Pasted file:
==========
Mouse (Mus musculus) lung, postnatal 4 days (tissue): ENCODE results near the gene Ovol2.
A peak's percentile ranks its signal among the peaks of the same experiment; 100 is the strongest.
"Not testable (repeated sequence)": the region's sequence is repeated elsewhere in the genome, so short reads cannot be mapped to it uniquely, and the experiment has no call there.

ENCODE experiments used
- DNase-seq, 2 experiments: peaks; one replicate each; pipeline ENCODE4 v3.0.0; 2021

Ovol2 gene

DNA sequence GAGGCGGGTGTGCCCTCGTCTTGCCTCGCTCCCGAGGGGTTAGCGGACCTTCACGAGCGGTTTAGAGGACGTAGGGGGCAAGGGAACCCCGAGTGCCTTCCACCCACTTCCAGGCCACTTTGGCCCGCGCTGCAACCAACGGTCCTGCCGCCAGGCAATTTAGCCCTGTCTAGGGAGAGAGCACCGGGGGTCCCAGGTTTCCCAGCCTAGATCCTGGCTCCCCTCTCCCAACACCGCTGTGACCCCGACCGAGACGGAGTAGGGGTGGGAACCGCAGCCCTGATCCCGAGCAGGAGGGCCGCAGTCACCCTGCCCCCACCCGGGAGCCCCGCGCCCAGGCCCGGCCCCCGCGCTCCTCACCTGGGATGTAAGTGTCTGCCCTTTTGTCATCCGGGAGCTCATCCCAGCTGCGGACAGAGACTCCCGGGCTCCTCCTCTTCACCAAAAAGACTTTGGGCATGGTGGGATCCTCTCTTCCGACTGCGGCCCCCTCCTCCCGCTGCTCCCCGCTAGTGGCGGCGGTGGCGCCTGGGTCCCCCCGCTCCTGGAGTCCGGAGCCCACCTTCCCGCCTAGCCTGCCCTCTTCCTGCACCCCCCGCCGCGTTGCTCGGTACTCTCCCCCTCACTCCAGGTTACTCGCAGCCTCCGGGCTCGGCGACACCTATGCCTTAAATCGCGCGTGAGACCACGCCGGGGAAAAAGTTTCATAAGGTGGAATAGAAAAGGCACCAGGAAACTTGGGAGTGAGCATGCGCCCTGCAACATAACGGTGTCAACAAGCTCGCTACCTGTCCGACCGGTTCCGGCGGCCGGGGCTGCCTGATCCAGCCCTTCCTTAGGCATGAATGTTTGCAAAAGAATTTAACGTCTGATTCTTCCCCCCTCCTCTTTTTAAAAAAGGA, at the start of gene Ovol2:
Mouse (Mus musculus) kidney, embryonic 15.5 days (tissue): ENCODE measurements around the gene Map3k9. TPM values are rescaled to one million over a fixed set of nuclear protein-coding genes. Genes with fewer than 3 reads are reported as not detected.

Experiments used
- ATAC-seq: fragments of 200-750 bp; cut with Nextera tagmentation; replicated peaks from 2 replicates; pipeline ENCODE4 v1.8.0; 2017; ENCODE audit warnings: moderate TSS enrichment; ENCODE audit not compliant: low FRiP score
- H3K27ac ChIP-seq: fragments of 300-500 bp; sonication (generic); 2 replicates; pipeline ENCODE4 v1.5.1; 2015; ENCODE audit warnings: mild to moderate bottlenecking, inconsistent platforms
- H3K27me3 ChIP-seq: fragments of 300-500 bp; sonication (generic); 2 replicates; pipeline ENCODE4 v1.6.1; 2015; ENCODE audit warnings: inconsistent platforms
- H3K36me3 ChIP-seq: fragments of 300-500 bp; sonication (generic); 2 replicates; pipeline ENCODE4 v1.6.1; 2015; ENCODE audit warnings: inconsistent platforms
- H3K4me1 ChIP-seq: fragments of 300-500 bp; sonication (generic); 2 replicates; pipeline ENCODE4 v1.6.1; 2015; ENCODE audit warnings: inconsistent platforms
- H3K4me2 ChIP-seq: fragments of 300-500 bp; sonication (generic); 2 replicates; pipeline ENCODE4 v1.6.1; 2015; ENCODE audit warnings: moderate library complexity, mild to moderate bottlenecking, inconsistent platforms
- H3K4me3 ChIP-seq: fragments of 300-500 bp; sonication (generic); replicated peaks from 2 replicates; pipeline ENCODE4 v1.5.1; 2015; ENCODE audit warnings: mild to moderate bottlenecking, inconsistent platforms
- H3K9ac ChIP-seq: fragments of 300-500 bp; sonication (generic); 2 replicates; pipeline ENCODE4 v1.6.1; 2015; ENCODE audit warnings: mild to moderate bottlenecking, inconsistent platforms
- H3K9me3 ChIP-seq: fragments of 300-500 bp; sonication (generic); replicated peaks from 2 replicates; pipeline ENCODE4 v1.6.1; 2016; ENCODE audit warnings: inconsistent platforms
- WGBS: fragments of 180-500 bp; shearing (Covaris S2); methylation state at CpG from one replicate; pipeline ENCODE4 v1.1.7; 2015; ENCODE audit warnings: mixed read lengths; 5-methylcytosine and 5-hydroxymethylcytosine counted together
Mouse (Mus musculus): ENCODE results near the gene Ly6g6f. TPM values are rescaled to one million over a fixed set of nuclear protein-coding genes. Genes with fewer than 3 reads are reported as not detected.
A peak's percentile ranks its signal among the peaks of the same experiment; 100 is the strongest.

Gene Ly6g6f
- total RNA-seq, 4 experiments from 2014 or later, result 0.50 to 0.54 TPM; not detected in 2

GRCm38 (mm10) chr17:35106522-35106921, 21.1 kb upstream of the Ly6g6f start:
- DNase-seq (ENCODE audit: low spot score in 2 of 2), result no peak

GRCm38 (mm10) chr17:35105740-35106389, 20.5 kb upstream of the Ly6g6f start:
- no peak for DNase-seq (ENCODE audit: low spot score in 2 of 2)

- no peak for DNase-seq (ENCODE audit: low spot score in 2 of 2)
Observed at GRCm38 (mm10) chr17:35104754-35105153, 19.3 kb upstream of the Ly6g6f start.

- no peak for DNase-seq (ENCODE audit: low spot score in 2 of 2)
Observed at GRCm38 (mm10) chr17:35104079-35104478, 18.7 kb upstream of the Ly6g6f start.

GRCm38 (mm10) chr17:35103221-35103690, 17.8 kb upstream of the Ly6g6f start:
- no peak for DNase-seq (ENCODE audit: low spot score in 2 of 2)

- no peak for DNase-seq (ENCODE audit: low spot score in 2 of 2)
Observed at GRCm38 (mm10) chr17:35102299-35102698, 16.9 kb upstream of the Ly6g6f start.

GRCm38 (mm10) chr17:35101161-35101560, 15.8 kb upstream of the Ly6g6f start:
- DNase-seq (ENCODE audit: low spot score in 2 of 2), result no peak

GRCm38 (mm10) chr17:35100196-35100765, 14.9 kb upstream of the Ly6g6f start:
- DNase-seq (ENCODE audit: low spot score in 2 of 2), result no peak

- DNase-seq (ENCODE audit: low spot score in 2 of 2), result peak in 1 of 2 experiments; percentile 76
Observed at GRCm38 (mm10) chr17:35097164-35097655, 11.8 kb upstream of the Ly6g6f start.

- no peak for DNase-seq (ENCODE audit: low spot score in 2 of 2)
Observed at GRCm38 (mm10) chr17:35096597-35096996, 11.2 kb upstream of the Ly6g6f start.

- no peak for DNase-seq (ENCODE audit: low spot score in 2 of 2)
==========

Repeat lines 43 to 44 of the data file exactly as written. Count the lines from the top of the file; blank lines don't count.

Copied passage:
Observed at GRCm38 (mm10) chr17:35096597-35096996, 11.2 kb upstream of the Ly6g6f start.

- no peak for DNase-seq (ENCODE audit: low spot score in 2 of 2)